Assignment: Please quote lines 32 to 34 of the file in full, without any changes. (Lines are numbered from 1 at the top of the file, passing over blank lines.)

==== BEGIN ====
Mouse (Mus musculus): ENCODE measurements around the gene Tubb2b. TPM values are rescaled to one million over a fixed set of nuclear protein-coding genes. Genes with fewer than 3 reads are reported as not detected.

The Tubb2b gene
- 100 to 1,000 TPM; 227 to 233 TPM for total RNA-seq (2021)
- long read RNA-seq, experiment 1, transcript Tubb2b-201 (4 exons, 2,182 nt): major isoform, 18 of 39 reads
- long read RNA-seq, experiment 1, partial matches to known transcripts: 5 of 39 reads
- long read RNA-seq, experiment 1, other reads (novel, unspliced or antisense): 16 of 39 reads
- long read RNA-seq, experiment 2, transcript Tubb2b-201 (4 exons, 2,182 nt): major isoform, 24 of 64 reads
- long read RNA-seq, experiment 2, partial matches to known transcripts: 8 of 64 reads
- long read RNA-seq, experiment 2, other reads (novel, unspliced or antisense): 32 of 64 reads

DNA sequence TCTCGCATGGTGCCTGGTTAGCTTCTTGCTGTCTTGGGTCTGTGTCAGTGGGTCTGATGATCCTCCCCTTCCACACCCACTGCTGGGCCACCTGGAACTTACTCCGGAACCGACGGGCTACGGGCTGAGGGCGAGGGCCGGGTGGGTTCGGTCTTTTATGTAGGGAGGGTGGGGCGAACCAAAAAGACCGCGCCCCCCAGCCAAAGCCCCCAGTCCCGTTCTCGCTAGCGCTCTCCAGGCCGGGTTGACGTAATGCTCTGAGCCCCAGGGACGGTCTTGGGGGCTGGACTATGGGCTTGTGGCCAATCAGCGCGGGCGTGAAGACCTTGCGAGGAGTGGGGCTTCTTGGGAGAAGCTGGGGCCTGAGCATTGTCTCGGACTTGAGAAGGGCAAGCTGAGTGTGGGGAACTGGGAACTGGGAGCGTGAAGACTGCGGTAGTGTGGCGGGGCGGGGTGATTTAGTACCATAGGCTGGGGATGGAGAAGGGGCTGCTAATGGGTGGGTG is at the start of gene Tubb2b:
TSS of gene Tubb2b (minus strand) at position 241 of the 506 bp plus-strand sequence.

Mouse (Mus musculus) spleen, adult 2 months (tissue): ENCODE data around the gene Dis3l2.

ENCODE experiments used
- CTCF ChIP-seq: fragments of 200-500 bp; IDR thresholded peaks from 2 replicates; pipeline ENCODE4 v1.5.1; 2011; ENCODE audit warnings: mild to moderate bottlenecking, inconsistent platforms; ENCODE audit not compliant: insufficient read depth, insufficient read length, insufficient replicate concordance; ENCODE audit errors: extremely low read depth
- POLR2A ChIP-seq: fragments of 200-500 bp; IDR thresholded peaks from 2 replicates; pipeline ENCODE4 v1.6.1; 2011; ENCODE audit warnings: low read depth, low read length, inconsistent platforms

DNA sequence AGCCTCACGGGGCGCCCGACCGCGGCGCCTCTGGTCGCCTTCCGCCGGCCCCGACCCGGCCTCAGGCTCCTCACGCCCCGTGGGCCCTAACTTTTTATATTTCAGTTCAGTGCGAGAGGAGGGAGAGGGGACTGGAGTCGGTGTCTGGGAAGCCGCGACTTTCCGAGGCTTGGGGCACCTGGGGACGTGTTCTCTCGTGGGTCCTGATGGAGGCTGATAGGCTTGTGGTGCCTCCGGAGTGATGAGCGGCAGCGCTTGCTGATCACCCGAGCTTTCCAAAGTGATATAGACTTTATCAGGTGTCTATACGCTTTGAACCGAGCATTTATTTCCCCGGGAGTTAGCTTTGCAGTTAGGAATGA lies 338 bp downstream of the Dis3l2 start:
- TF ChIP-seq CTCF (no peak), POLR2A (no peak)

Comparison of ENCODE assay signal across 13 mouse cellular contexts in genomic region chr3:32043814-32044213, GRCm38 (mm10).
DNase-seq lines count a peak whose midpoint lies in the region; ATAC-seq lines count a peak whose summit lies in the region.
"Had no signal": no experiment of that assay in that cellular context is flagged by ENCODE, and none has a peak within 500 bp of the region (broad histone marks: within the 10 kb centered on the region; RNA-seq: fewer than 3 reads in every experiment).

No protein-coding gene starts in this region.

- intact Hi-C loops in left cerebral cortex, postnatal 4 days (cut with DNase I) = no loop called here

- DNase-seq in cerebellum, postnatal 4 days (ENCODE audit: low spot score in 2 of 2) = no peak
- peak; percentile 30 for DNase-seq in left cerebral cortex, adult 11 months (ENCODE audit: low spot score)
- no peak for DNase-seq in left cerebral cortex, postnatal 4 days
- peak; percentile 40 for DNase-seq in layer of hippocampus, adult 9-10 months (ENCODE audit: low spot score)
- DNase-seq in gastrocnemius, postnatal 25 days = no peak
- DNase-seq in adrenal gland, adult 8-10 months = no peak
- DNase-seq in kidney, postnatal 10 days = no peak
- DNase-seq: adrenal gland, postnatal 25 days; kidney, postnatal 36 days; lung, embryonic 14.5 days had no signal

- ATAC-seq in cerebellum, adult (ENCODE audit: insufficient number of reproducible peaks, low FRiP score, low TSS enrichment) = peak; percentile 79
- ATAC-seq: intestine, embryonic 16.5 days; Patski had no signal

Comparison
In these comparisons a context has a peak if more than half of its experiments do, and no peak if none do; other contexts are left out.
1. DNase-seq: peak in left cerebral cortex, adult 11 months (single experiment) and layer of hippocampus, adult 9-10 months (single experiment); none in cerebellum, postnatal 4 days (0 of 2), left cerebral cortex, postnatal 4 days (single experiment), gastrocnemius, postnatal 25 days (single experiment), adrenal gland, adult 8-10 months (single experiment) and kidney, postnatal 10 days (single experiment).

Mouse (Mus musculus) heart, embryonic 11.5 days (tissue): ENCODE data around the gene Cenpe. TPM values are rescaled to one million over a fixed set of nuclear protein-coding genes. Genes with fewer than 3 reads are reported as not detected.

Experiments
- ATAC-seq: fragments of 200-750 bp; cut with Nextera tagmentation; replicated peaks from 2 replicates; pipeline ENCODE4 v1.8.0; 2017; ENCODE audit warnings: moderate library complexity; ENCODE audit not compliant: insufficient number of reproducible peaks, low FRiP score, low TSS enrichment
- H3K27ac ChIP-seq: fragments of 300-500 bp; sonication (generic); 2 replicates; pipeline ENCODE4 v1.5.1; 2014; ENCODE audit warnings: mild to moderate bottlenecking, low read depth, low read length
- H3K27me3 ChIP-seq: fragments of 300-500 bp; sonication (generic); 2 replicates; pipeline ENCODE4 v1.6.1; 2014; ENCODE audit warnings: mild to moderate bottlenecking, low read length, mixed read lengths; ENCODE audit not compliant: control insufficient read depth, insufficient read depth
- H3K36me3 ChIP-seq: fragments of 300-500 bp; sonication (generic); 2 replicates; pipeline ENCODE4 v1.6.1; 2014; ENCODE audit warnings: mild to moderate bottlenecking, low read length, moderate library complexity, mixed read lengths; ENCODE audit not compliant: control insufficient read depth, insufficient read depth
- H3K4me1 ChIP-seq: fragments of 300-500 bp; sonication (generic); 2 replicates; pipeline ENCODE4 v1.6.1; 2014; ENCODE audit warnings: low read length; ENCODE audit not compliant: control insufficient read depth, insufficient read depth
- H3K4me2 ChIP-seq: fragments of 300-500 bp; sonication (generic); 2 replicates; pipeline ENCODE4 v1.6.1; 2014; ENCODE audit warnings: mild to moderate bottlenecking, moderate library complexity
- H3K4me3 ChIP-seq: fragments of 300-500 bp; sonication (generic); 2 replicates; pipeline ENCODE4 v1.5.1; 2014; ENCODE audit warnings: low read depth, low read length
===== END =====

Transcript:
- ATAC-seq: intestine, embryonic 16.5 days; Patski had no signal

Comparison
In these comparisons a context has a peak if more than half of its experiments do, and no peak if none do; other contexts are left out.